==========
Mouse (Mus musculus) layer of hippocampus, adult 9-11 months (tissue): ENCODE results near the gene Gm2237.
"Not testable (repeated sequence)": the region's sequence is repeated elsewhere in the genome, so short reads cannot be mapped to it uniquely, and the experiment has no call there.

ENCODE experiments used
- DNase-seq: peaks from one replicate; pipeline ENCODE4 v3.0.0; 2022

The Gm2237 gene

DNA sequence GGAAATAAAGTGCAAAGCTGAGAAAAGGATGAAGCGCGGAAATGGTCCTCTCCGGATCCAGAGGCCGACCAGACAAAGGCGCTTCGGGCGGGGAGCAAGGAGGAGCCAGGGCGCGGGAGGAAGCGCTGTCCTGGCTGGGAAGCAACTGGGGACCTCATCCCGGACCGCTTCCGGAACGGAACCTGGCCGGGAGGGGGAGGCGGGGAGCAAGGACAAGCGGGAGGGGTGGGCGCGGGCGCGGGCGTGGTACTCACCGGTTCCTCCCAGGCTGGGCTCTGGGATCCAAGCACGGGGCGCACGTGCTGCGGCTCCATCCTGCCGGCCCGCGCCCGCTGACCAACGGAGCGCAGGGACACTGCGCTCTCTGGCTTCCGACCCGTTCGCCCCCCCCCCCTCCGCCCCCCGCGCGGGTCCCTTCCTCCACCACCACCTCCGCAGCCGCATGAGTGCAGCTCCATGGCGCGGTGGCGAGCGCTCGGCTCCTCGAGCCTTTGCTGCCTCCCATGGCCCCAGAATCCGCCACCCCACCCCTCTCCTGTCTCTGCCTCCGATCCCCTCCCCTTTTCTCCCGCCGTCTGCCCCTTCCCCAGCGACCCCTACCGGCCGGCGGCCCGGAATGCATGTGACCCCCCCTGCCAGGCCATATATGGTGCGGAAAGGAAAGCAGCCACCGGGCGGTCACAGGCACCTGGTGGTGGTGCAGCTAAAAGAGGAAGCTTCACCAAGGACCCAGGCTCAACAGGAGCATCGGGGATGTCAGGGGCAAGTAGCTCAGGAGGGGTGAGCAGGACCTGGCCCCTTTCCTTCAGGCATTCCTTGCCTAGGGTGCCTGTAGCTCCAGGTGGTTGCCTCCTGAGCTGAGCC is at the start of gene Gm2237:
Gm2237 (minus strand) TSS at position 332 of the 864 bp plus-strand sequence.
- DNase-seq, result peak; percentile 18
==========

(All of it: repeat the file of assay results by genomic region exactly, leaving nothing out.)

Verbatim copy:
Mouse (Mus musculus) layer of hippocampus, adult 9-11 months (tissue): ENCODE results near the gene Gm2237.
"Not testable (repeated sequence)": the region's sequence is repeated elsewhere in the genome, so short reads cannot be mapped to it uniquely, and the experiment has no call there.

ENCODE experiments used
- DNase-seq: peaks from one replicate; pipeline ENCODE4 v3.0.0; 2022

The Gm2237 gene

DNA sequence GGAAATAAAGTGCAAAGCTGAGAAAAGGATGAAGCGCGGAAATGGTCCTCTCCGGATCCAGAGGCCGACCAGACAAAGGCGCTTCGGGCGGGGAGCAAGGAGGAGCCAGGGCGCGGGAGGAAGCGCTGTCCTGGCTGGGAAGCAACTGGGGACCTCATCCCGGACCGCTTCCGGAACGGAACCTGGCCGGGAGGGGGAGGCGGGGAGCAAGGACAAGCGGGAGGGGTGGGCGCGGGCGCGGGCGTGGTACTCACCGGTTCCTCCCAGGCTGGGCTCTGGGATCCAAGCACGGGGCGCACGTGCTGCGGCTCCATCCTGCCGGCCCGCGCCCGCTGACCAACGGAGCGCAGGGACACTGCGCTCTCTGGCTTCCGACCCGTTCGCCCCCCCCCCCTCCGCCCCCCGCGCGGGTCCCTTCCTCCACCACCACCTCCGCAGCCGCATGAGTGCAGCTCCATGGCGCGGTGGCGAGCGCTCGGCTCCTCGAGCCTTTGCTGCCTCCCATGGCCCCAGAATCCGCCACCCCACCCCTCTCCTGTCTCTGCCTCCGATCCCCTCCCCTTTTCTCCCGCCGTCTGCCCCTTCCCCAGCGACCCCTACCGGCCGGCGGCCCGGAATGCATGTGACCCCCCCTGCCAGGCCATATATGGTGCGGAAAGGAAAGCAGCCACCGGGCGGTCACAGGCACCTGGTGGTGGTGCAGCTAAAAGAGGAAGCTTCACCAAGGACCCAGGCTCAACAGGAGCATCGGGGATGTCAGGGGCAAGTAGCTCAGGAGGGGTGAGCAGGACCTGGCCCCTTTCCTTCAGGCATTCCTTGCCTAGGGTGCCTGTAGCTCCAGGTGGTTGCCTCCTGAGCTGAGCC is at the start of gene Gm2237:
Gm2237 (minus strand) TSS at position 332 of the 864 bp plus-strand sequence.
- DNase-seq, result peak; percentile 18